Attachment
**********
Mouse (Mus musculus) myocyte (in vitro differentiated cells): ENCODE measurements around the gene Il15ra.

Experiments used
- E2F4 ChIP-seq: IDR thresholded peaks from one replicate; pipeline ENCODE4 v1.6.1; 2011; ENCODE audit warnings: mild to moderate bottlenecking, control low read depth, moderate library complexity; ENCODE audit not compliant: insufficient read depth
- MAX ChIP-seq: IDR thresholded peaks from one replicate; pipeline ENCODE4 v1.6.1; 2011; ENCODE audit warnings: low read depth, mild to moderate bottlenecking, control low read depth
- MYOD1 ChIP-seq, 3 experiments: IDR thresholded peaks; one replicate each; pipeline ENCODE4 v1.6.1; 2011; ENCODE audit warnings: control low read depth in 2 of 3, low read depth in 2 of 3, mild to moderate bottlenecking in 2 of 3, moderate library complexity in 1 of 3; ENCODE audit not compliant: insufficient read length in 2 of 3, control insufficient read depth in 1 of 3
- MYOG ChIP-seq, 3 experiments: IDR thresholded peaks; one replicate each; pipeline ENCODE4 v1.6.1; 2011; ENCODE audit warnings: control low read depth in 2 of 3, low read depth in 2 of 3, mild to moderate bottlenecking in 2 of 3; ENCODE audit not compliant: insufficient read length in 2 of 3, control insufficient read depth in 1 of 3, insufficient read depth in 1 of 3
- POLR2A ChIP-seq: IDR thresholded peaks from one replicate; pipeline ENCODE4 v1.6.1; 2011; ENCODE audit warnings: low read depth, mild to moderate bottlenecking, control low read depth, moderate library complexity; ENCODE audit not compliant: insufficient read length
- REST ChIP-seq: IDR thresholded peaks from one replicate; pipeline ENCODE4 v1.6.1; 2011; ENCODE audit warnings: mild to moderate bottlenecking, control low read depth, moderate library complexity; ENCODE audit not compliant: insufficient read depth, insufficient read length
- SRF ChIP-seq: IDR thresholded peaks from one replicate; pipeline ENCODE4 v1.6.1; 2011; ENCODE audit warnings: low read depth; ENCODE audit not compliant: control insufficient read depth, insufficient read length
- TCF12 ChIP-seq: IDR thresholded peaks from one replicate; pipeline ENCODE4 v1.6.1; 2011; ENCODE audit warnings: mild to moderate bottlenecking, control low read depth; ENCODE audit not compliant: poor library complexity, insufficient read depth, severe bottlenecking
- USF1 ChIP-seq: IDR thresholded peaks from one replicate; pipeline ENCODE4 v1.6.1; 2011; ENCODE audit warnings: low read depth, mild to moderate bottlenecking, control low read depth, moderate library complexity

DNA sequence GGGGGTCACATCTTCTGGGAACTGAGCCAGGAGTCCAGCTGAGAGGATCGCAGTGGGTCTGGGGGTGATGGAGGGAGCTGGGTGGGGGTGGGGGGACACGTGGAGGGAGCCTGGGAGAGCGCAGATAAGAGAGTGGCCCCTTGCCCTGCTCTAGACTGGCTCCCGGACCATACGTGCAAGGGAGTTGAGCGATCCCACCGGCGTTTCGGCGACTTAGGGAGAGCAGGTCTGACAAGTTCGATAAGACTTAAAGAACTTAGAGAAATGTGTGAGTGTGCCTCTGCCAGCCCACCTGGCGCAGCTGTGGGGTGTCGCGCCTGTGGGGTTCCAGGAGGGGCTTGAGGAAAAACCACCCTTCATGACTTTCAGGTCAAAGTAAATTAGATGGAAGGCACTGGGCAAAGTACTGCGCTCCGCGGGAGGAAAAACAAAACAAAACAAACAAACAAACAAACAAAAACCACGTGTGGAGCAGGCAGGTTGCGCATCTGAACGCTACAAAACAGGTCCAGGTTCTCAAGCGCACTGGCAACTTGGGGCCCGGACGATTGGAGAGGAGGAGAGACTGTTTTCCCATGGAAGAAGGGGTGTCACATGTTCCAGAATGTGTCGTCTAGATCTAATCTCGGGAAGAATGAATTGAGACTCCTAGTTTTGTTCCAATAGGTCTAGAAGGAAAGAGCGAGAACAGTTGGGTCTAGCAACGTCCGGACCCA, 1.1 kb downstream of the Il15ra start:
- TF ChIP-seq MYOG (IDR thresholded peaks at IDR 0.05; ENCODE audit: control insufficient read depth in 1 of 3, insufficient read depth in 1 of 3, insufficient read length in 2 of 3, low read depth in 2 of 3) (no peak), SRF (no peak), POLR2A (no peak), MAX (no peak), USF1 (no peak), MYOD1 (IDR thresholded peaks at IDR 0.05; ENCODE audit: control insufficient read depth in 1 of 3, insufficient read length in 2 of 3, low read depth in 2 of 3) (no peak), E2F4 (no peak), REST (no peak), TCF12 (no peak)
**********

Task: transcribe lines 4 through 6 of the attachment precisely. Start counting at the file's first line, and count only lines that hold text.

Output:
- MAX ChIP-seq: IDR thresholded peaks from one replicate; pipeline ENCODE4 v1.6.1; 2011; ENCODE audit warnings: low read depth, mild to moderate bottlenecking, control low read depth
- MYOD1 ChIP-seq, 3 experiments: IDR thresholded peaks; one replicate each; pipeline ENCODE4 v1.6.1; 2011; ENCODE audit warnings: control low read depth in 2 of 3, low read depth in 2 of 3, mild to moderate bottlenecking in 2 of 3, moderate library complexity in 1 of 3; ENCODE audit not compliant: insufficient read length in 2 of 3, control insufficient read depth in 1 of 3
- MYOG ChIP-seq, 3 experiments: IDR thresholded peaks; one replicate each; pipeline ENCODE4 v1.6.1; 2011; ENCODE audit warnings: control low read depth in 2 of 3, low read depth in 2 of 3, mild to moderate bottlenecking in 2 of 3; ENCODE audit not compliant: insufficient read length in 2 of 3, control insufficient read depth in 1 of 3, insufficient read depth in 1 of 3